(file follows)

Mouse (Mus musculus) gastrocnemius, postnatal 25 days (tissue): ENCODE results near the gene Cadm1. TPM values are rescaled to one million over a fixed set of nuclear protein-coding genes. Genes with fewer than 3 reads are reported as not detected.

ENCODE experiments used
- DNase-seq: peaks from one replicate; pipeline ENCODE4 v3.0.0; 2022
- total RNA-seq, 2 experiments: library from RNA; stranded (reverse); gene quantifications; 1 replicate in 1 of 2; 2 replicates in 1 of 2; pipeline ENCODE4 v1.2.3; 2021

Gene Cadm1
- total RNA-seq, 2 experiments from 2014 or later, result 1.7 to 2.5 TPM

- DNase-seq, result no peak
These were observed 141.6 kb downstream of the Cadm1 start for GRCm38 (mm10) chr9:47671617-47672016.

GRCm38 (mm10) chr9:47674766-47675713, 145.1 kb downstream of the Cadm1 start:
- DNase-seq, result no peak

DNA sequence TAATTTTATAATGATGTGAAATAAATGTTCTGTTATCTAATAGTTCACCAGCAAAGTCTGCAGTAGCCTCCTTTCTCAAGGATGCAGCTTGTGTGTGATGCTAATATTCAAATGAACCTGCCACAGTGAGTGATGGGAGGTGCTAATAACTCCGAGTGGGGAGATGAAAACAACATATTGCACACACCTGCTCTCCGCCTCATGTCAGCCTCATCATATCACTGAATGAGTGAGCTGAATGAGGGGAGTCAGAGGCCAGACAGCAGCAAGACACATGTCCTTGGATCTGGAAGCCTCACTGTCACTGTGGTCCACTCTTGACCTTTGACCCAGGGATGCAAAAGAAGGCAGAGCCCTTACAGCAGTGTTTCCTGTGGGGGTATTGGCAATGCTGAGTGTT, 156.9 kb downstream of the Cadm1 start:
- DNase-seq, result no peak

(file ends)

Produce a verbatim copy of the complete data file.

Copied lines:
Mouse (Mus musculus) gastrocnemius, postnatal 25 days (tissue): ENCODE results near the gene Cadm1. TPM values are rescaled to one million over a fixed set of nuclear protein-coding genes. Genes with fewer than 3 reads are reported as not detected.

ENCODE experiments used
- DNase-seq: peaks from one replicate; pipeline ENCODE4 v3.0.0; 2022
- total RNA-seq, 2 experiments: library from RNA; stranded (reverse); gene quantifications; 1 replicate in 1 of 2; 2 replicates in 1 of 2; pipeline ENCODE4 v1.2.3; 2021

Gene Cadm1
- total RNA-seq, 2 experiments from 2014 or later, result 1.7 to 2.5 TPM

- DNase-seq, result no peak
These were observed 141.6 kb downstream of the Cadm1 start for GRCm38 (mm10) chr9:47671617-47672016.

GRCm38 (mm10) chr9:47674766-47675713, 145.1 kb downstream of the Cadm1 start:
- DNase-seq, result no peak

DNA sequence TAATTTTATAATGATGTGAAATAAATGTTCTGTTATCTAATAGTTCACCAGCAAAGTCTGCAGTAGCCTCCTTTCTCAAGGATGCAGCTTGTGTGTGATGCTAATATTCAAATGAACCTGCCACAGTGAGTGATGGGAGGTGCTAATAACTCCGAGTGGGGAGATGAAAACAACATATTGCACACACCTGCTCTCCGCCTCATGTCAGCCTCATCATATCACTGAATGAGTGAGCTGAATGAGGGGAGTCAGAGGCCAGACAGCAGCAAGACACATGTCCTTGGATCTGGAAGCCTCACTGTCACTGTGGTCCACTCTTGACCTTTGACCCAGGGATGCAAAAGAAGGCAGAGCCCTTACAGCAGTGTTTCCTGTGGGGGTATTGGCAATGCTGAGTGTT, 156.9 kb downstream of the Cadm1 start:
- DNase-seq, result no peak